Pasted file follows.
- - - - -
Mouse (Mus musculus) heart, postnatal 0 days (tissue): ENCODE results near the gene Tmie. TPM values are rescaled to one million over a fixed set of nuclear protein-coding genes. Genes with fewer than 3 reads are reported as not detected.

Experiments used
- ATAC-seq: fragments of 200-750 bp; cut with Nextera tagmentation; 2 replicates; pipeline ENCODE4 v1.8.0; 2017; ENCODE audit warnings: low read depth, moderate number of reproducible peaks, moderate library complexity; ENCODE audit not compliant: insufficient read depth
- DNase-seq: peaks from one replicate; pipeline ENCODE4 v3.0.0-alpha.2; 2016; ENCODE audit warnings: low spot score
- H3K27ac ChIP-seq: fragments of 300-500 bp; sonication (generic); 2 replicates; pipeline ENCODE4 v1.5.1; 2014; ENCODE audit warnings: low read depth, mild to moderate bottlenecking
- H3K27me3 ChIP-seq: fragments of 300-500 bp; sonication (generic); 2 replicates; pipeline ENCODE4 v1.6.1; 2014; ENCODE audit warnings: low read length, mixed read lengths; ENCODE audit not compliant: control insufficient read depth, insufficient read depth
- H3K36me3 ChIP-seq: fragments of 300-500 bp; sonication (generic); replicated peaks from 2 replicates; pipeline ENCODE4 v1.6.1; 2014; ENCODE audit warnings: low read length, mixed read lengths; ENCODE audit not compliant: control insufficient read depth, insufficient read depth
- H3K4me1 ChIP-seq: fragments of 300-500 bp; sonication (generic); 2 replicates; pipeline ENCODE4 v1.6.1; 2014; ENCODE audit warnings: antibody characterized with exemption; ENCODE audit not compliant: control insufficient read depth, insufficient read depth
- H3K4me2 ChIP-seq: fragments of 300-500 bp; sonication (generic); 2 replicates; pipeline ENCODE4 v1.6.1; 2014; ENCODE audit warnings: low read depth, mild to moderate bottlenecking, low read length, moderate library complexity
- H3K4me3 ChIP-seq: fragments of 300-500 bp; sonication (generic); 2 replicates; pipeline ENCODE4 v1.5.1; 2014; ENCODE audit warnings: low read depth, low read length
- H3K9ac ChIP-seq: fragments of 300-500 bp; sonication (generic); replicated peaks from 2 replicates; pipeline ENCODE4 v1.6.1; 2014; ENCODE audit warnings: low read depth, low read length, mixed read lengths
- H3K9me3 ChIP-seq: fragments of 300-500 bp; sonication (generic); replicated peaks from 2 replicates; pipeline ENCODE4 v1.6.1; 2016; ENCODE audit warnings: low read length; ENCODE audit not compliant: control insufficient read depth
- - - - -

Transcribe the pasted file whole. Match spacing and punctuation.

Mouse (Mus musculus) heart, postnatal 0 days (tissue): ENCODE results near the gene Tmie. TPM values are rescaled to one million over a fixed set of nuclear protein-coding genes. Genes with fewer than 3 reads are reported as not detected.

Experiments used
- ATAC-seq: fragments of 200-750 bp; cut with Nextera tagmentation; 2 replicates; pipeline ENCODE4 v1.8.0; 2017; ENCODE audit warnings: low read depth, moderate number of reproducible peaks, moderate library complexity; ENCODE audit not compliant: insufficient read depth
- DNase-seq: peaks from one replicate; pipeline ENCODE4 v3.0.0-alpha.2; 2016; ENCODE audit warnings: low spot score
- H3K27ac ChIP-seq: fragments of 300-500 bp; sonication (generic); 2 replicates; pipeline ENCODE4 v1.5.1; 2014; ENCODE audit warnings: low read depth, mild to moderate bottlenecking
- H3K27me3 ChIP-seq: fragments of 300-500 bp; sonication (generic); 2 replicates; pipeline ENCODE4 v1.6.1; 2014; ENCODE audit warnings: low read length, mixed read lengths; ENCODE audit not compliant: control insufficient read depth, insufficient read depth
- H3K36me3 ChIP-seq: fragments of 300-500 bp; sonication (generic); replicated peaks from 2 replicates; pipeline ENCODE4 v1.6.1; 2014; ENCODE audit warnings: low read length, mixed read lengths; ENCODE audit not compliant: control insufficient read depth, insufficient read depth
- H3K4me1 ChIP-seq: fragments of 300-500 bp; sonication (generic); 2 replicates; pipeline ENCODE4 v1.6.1; 2014; ENCODE audit warnings: antibody characterized with exemption; ENCODE audit not compliant: control insufficient read depth, insufficient read depth
- H3K4me2 ChIP-seq: fragments of 300-500 bp; sonication (generic); 2 replicates; pipeline ENCODE4 v1.6.1; 2014; ENCODE audit warnings: low read depth, mild to moderate bottlenecking, low read length, moderate library complexity
- H3K4me3 ChIP-seq: fragments of 300-500 bp; sonication (generic); 2 replicates; pipeline ENCODE4 v1.5.1; 2014; ENCODE audit warnings: low read depth, low read length
- H3K9ac ChIP-seq: fragments of 300-500 bp; sonication (generic); replicated peaks from 2 replicates; pipeline ENCODE4 v1.6.1; 2014; ENCODE audit warnings: low read depth, low read length, mixed read lengths
- H3K9me3 ChIP-seq: fragments of 300-500 bp; sonication (generic); replicated peaks from 2 replicates; pipeline ENCODE4 v1.6.1; 2016; ENCODE audit warnings: low read length; ENCODE audit not compliant: control insufficient read depth